De La Chapelle

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The De la Chapelle adventure began over twenty five years ago. In 1975, Xavier de la Chapelle decided to revive the family marque, Automobiles de la Chapelle-Stimula, which had been established at the beginning of the century in St Chamond (the Formula 1 champion Alain Prost's home town), near Lyon, France.

delachapelle logo

De La Chapelle logo.

Xavier de la Chapelle's passion for exceptional cars guided him into the slipstream of one of the most beautiful sportscars of the 1930s - the Roadster Bugatti Type 55 which was created in 1932 by Jean Bugatti, the son of Ettore.

In 1978, following three years of development, the very first De La Chapelle Type 55 saw the light of day and was unveiled at the Salon de Gen│ve under the name "Stimula 55", a true homage to the family marque.

Encouraged by the enthusiasm of visitors to the Salon, Xavier de la Chapelle, surrounded by an experienced and enthusiastic team, decided to start his own company to manufacture small numbers of the car.

After a first successful year, the young company decided to build replica models for their clients' children, just as Bugatti himself and Citroen had done in the past. The Juniors de la Chapelle range made up of three reproductions at 6/10 scale was launched. Three cars were offered, based on the the mythical marques Bugatti (55 Junior), the BMW (328 Junior) and the Ferrari (330 P2 Junior).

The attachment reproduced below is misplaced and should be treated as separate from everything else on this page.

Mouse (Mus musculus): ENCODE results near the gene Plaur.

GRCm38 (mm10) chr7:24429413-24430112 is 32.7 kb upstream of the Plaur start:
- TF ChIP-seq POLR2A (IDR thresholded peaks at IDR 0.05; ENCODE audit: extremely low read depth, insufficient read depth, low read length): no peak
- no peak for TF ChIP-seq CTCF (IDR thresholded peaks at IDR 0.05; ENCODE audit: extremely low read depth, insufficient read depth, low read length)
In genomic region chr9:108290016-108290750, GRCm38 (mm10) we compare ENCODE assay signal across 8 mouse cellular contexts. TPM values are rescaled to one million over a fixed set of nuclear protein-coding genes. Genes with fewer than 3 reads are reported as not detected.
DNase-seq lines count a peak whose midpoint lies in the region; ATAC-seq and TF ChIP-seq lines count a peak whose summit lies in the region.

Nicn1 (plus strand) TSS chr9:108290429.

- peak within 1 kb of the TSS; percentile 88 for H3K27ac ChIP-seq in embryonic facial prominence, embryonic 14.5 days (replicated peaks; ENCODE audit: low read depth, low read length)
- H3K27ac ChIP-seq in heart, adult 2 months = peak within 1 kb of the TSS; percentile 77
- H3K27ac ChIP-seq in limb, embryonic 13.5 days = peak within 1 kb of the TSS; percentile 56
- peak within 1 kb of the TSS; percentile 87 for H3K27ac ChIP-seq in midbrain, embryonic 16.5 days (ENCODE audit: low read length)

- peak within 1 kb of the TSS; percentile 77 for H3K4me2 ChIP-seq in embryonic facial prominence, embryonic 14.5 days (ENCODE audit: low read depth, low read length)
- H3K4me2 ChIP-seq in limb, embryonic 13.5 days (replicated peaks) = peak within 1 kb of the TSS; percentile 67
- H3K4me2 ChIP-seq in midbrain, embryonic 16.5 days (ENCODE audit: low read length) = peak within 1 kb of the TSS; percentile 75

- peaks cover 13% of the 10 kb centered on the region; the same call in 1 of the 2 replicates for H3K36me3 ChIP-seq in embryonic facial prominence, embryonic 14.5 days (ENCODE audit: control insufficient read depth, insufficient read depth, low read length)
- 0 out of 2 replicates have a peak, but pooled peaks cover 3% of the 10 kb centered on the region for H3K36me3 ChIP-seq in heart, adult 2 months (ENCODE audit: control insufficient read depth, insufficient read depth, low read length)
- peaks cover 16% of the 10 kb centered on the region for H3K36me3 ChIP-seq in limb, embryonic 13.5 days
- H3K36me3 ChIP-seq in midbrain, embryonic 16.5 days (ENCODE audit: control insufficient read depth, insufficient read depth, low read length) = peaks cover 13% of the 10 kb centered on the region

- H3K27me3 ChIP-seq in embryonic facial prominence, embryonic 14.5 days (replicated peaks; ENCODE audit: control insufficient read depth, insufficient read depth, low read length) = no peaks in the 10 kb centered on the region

Since 1981, nearly 1,500 examples have been sold throughout the world.

In 1990, a new model was presented at the Salon de Genve. This was a 2+2 version of the Type 55. Baptized "le Tourer", it was aimed at enthusiasts of the marque who wished to share their passion with their families. It was followed by two other models, the Atalante 57 S, unveiled at the 1992 Salon de Genève, and the Grand-Prix, launched at the Mondial de l'Automobile in the same year.

Today, there are over a hundred De La Chapelle Type Bugattis on the road around the world, in France, Europe, The United States, Japan and the Middle East.

A Marque looking Resolutely to the Future.
Always moving forward, De La Chapelle presented a concept car at the 1992 Salon de Genève which had been created for a foreign client. This was the MPV-Limosine named the "Parcours", a huge, futuristic machine of which three examples have been produced.

And then, a superb prototype roadster was launc hed during the 1996 Mondial de l'Automobile. This was the "De la Chapelle Roadster"

In April 1988 the definitive version with even more power and perfomance was unveiled at the Paris Salon du cabriolet.

(source: De La Chapelle)

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delachapelle type

De La Chapelle   Official site.
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THE "1900's" BOOK.
Each decade seems to have its own stylistic language, and this issue showcases logos, ads, cars, companies and products (and their typographical sensibilities) from the early 1900s.

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